When she first got out of graduate school, she served as Franklin’s city planner, working in that role from 2006-08. 

She was promoted to deputy director of Community Development for the city in 2008 and served in that role until 2009, when she left to go to Roanoke Rapids for a time.

After she returned, she worked as FSEDI’s manager of marketing from May 2011-March 2012, and then she was promoted at that point to president and CEO of FSEDI. She held that role until January 2019 when she started her tenure as Franklin’s city manager.

After Jarratt’s remarks during Monday’s council meeting, Franklin Mayor Robert “Bobby” Cutchins shared his tribute to her.

“Amanda, on behalf of myself and the city of Franklin, we wish you all the best in your endeavors, and I’d like to publicly thank you for your service to the city over the past five years and your many years at FSEDI,” he said. “The city has made significant progress and completed many worthwhile projects to benefit our community.

“In addition to your service to the community, you’ve advocated tirelessly for the city employees, city residents and as well as the city,” he continued. “Your efforts have helped position the city for a bright future, even though we had to pause for approximately two years due to the pandemic, in which time you stepped up to help the city through those trying times.

“We do thank you very much,” he said. “It means a lot. And if you ever need us, call.”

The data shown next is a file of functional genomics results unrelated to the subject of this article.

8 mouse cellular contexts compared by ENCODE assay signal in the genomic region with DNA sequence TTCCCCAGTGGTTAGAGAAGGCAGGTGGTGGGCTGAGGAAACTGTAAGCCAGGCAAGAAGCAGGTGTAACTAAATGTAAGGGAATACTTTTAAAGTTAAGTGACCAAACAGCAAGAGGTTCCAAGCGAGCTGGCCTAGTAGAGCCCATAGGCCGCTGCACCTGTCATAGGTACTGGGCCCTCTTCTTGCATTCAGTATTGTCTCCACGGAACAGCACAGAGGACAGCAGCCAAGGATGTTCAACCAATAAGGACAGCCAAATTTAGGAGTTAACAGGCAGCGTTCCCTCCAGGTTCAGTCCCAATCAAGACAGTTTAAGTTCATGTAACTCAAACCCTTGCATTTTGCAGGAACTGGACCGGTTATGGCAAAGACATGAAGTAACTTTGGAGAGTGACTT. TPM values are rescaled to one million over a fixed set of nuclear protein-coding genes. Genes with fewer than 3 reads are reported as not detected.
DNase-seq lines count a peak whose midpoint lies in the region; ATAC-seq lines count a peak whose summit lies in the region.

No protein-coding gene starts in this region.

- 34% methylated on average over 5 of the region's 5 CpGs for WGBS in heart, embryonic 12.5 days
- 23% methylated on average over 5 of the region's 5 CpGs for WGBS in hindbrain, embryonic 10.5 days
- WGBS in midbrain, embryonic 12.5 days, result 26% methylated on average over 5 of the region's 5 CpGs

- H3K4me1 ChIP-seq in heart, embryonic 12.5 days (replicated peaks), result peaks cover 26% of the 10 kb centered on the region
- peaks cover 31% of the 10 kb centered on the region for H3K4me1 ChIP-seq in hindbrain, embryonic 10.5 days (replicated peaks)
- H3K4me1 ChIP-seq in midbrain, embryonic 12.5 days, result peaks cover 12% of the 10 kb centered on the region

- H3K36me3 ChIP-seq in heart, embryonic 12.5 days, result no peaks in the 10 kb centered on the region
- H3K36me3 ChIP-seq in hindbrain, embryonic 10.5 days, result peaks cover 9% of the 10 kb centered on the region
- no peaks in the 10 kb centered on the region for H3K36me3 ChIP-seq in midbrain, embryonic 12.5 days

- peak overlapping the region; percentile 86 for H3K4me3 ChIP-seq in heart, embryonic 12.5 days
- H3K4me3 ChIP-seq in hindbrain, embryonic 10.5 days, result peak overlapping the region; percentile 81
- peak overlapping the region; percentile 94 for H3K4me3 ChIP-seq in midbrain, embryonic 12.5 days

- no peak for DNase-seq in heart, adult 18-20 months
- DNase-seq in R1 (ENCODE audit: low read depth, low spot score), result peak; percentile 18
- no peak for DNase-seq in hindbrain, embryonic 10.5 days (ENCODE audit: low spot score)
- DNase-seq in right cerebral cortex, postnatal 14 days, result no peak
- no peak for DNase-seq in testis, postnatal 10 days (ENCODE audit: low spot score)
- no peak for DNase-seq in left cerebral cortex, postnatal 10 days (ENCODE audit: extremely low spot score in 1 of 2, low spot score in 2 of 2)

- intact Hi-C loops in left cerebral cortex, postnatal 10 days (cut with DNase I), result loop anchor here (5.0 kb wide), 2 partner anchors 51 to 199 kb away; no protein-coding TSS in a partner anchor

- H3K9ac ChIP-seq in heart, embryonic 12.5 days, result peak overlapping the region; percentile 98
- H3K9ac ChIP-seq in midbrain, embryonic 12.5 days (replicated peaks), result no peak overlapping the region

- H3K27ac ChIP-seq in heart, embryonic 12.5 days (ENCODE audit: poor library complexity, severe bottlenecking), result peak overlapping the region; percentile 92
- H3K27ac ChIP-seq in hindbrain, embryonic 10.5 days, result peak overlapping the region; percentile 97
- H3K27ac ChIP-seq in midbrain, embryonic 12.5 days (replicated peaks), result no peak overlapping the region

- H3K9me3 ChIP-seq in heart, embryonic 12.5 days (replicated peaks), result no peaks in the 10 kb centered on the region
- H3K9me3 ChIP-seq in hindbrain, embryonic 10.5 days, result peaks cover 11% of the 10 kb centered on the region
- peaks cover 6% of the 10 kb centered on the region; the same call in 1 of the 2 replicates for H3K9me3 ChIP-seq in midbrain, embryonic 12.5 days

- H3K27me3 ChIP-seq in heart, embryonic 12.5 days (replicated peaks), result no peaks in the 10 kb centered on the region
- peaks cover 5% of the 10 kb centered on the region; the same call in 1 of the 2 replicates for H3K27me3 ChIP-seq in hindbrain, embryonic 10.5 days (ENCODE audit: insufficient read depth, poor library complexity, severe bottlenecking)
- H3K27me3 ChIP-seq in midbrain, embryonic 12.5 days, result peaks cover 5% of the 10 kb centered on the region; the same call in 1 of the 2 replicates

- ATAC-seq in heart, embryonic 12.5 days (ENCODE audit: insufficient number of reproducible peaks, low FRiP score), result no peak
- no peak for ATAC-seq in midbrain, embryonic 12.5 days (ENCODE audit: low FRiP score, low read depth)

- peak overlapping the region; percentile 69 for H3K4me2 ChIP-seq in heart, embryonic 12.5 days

Ward 1 Councilman Mark R. Kitchen spoke next.

“I’d like to say, Amanda, many, many thanks for the years that you’ve given to us,” he said. “You’ve brought us together as a team. You’re an awesome and gracious leader with a big heart and even bigger backbone. I wish you would have stayed 10 more years, and if it hadn’t been for the bullying and intimidation, I think you would have, but Godspeed, and God bless you.”

Kitchen had previously submitted a statement to The Tidewater News, alluding to “haughty attitudes and inflated egos” on the council that he believed played a role in Jarratt’s departure.

Ward 5 Councilwoman and Vice Mayor Wynndolyn H. Copeland was the next to speak after Kitchen on Monday, and she thanked Jarratt for her dedicated service.

“You’ve done a lot for the city, and we just greatly appreciate you, and you will be missed,” she said. “Godspeed.”